Good Morning,

On Sun, Nov 7, 2010 at 9:13 AM, Michel Demazure <michel / demazure.com> wrote:

>
> Coming back to the beginning, quicksort correctly coded is stable (cut
> recursively in three parts, with the middle part made by those elements
> equivalent to the choosen pivot).

...

>
> Which means that ruby's is badly coded.
>

The rest of the sane world begs to differ.

http://en.wikipedia.org/wiki/Sorting_algorithm#Quicksort - "...Efficient
implementations of quicksort (with in-place partitioning) are typically
unstable sorts..."

http://perldoc.perl.org/sort.html - "...Mergesort is stable, quicksort is
not..."

http://www.codecogs.com/reference/c/stdlib.h/qsort.php - "...The algorithms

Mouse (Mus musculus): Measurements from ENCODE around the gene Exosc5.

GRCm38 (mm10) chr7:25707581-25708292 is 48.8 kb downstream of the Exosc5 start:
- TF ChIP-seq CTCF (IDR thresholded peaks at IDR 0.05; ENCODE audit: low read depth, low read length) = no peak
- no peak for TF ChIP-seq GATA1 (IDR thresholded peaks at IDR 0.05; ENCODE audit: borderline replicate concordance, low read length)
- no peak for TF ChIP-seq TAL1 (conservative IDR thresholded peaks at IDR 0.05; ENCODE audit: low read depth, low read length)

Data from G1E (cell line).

implemented by *qsort*, *qsort_r* and *heapsort* are not stable..."

Linux Man page for qsort - "....If two members compare as equal, their order
in the sorted array is undefined...."

Python in all fairness says they have stable sorts - but they really make no
mention of the algorithm used so I'm unclear as to whether they are using
quicksort at all.

I'd rather have the efficient implementation that one can easily make stable
by using the secondary comparison (as you can easily do in this case) than
an inefficient version that really accomplishes nothing that the efficient
version cannot.

John

P.S. There is nothing in the world stopping anyone from submitting a patch
to add a stable sort option to Ruby. But to pronounce that the hard work of
others is badly coded when it clearly conforms to the normal standard of
multiple mainstream languages is just plain ignorant at best.